For individuals and businesses, the easiest thing to do right now is rely on the first few results of a google search to provide all the evidence they need to make a decision.

This results in inevitably narrowing the amount of information that is taken into account when analysing a situation and deciding what to do.

One of the benefits of a well written paper is that the author takes the effort to examine prior lines of thinking, point to seminal works in the field and set out why the information in the paper is new and relevant to you.

This contextual approach is crucial – relying on easily accessible information can create a bias and it is important to consider alternatives to the options that seem most obvious to make good decisions.

There appears to be little truly useful scientific information out there to help businesses improve how they operate, especially ones that operate in niche manufacturing fields.

Perhaps making scientific research more open and accessible is one way to change that and make organisations more productive and sustainable.

Some open science resources are:

How to invest in yourself


For a long time people were thought of as “resources”, lumped together in a generic mass of labour that had an economic purpose.

Many organisations still think of people in this way – and it’s in the title they give the department that deals with this task – Human Resources.

Is this the right term to describe this activity now?

The Economist has an interesting article on Gary Becker, the Nobel prize winning economist, who in the 1950s began to articulate a theory of economics based on “human capital” – investments in things that raise your own value.

Becker explains that a form of capital like a physical asset is something that yields income and other useful benefits over time.

Less tangible investments such as education, health or habits can also yield income and other useful benefits – and this is what economists refer to as human capital.

The most important ways to create human capital are through investing in education, training and health.

Human capital is something that an organisation cannot separate from you.

You can’t be forced to give up your knowledge, skills or health in the same way that your house, car or bank savings can be taken from you.

This creates a quandry for organisations such as banks or employers.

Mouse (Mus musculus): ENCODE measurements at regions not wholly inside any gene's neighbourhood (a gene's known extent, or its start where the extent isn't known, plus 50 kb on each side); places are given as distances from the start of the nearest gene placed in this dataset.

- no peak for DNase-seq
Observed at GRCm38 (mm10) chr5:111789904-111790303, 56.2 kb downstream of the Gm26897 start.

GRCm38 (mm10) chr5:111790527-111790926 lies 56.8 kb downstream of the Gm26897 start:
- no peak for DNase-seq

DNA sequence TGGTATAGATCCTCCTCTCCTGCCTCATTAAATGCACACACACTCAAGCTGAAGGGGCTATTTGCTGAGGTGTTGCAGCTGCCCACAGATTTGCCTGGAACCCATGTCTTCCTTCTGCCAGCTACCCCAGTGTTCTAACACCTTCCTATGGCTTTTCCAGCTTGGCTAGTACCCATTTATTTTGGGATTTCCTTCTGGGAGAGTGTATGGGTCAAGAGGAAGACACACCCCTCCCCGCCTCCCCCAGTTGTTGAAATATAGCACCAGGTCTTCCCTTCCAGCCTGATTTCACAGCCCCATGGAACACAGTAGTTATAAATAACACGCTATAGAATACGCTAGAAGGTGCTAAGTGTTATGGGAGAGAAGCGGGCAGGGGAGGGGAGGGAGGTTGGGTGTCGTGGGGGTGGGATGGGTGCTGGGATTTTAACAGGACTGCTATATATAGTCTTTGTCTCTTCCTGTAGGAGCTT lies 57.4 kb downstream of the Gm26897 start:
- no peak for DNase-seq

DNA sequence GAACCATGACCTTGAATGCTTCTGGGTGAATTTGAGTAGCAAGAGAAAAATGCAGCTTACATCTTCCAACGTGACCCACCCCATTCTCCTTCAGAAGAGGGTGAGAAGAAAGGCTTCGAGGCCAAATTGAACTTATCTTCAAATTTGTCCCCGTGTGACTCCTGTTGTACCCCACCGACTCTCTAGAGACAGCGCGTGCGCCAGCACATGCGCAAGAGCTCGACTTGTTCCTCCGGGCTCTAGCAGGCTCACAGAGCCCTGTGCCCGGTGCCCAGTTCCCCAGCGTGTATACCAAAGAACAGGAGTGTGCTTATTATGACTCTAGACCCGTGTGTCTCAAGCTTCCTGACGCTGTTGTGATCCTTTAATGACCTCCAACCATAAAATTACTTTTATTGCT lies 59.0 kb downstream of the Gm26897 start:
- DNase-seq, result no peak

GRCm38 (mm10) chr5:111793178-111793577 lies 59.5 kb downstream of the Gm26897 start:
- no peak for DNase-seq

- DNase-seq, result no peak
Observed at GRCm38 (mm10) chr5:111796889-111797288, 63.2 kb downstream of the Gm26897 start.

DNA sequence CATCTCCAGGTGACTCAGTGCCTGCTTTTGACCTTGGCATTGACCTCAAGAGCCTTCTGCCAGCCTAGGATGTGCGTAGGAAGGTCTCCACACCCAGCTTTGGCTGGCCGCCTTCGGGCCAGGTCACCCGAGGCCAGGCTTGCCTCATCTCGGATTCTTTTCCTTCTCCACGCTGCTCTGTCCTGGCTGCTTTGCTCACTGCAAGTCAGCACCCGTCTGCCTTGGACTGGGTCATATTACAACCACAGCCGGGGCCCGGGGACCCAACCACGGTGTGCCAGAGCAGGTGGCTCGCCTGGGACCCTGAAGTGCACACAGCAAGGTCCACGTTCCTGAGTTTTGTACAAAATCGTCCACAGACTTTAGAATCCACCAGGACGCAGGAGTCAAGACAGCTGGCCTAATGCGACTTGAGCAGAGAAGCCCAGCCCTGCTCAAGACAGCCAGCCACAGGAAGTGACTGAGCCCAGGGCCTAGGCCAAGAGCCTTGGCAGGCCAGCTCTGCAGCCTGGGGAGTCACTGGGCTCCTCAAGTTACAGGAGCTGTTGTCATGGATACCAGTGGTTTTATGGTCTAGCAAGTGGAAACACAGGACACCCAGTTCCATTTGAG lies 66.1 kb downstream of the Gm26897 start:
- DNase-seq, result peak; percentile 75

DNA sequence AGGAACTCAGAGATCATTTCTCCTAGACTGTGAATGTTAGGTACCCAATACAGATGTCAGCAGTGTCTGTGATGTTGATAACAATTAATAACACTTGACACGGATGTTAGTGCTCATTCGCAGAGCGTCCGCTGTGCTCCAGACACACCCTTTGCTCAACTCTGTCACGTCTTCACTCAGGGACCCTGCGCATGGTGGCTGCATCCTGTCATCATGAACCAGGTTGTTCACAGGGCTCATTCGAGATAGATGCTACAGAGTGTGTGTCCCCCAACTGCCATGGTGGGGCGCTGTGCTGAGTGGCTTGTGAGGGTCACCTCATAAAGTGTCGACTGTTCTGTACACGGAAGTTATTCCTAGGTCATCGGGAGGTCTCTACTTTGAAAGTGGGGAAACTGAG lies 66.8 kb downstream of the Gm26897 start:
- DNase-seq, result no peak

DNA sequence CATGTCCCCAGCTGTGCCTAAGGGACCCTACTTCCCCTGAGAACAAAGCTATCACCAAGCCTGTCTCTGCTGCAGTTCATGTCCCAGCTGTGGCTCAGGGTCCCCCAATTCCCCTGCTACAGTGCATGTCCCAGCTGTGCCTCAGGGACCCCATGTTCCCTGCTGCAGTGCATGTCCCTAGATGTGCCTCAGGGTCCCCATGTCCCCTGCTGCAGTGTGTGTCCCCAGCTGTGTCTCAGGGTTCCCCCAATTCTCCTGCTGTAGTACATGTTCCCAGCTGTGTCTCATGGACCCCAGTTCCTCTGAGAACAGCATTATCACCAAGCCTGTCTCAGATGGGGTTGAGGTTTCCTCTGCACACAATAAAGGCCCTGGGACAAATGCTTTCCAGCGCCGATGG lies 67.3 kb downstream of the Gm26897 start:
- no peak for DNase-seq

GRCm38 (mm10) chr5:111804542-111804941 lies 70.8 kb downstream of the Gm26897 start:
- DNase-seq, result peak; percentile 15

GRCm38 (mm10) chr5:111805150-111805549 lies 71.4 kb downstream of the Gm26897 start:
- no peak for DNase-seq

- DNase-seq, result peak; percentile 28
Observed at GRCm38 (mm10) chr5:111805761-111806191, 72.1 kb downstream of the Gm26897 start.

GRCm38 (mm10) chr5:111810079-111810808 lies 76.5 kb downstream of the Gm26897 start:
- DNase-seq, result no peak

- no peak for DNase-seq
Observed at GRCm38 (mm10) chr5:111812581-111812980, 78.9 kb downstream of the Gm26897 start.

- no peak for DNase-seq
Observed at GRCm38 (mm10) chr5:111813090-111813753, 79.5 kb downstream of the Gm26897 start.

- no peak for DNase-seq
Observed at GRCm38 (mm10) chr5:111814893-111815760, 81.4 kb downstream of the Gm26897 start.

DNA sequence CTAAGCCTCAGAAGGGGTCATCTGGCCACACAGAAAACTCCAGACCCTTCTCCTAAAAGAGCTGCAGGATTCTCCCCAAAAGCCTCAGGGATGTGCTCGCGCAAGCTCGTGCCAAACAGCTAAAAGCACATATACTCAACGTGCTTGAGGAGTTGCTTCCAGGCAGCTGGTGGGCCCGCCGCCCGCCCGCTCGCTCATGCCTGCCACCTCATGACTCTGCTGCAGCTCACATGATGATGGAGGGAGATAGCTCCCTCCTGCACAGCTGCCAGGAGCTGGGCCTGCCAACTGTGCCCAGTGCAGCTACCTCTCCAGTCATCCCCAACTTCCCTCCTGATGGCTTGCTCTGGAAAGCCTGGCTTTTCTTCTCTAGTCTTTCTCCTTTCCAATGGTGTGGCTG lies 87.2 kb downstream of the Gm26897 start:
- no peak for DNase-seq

A bank may be happy to lend you money for a house, knowing that they can always get the house if you fail to make repayments, but they may be less happy to lend you money for an education.

Employers may be happy to invest in job-related training that makes you more productive on their equipment or technology but less willing to invest in generic education that makes you more marketable.

This is why many investments in human capital have to be funded by people themselves, rather than relying on others to fund it for them.

One form of investment is “opportunity cost”, the earnings forgone by someone who goes on to complete advanced education. Many others rely on savings for later education.

It is also important to value the total returns from human capital accurately.

One form of return is income – more money – which seems all important because it is so visible.

But you also have other useful benefits – more interesting work, more choice, perhaps more opportunities, that arise as a consequence of increasing your human capital.

You need to take into account all these potential returns as you decide where and when to invest in yourself.

Why we should all use email less


There’s a lizard inside your brain.

This is the part of your brain that tries to keep you alive, and it does this by being aware of what is happening around you.

Your brain has a strong “novelty” bias. If something new turns up, you stop and figure out what this new thing means for you – is it dangerous or not?

And, because it’s such an important (or used to be important in the days when sabre-tooth tigers were around) brain function to have, it can cut through everything else you are doing to get your attention.